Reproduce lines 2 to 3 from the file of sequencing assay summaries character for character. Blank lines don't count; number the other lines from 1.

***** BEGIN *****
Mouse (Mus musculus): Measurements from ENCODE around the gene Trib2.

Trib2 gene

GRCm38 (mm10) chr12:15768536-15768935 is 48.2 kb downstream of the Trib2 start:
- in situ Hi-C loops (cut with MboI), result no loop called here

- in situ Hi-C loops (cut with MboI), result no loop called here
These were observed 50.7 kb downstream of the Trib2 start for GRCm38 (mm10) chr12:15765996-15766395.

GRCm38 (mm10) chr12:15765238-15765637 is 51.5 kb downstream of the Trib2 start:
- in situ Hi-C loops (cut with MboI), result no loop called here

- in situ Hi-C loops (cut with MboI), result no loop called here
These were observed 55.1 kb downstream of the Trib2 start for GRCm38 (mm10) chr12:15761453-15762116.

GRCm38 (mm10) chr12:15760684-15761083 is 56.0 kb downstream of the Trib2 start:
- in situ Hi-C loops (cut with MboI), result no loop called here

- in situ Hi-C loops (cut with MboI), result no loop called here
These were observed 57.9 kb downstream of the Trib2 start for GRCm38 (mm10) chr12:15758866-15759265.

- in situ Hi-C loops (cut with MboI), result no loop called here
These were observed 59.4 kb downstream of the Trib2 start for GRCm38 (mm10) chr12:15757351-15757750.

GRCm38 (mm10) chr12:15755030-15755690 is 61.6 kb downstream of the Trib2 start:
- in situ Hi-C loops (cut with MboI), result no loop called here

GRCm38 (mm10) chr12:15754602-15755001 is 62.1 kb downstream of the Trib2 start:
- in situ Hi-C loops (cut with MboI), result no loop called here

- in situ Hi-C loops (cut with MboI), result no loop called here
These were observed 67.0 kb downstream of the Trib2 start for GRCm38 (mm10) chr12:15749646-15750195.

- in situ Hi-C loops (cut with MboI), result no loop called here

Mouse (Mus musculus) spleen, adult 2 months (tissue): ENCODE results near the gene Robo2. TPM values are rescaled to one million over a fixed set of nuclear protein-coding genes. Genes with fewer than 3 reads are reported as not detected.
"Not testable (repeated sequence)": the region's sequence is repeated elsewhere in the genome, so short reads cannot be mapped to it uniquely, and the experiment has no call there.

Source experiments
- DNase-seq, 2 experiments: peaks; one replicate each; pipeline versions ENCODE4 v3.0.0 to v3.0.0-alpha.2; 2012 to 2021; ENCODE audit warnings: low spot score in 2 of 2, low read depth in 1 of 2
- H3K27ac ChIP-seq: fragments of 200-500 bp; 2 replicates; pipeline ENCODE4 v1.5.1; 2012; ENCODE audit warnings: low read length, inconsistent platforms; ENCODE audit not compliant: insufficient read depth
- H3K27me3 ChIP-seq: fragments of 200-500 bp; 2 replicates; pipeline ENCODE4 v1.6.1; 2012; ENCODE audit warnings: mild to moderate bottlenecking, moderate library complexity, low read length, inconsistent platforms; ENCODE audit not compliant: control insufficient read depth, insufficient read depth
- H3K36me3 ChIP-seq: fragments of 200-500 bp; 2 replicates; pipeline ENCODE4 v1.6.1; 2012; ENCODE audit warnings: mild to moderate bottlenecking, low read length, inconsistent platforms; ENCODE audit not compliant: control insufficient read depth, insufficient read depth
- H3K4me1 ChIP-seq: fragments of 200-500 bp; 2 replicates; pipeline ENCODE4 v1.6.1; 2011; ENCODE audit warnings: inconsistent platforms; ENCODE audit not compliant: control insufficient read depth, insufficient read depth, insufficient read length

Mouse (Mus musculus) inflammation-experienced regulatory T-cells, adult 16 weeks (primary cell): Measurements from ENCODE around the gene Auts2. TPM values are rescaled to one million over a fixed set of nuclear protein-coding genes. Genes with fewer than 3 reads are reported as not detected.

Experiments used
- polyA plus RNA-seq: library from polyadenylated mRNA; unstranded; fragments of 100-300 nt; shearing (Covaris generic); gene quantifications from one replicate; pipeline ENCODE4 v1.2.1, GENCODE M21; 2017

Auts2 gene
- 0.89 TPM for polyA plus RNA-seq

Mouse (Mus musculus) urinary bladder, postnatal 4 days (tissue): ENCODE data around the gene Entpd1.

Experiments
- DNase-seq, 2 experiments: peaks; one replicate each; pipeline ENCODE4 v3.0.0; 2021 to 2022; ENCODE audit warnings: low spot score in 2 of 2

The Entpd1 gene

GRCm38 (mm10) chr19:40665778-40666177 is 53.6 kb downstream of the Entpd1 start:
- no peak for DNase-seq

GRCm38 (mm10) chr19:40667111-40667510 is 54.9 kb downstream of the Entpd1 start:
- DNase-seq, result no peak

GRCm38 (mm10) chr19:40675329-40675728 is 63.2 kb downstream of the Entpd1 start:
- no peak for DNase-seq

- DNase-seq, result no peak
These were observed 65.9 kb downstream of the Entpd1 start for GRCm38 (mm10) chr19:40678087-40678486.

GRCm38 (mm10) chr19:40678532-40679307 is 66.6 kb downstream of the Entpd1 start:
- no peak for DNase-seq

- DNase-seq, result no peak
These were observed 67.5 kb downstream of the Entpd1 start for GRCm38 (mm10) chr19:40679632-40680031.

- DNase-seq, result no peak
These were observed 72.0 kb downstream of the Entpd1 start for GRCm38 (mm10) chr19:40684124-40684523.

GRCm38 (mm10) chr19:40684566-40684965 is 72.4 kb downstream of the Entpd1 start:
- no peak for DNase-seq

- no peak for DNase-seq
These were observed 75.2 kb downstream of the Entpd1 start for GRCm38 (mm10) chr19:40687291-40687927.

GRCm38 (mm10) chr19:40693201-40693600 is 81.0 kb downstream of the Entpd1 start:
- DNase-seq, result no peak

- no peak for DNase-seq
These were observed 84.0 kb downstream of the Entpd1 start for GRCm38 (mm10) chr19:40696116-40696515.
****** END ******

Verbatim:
Trib2 gene

GRCm38 (mm10) chr12:15768536-15768935 is 48.2 kb downstream of the Trib2 start: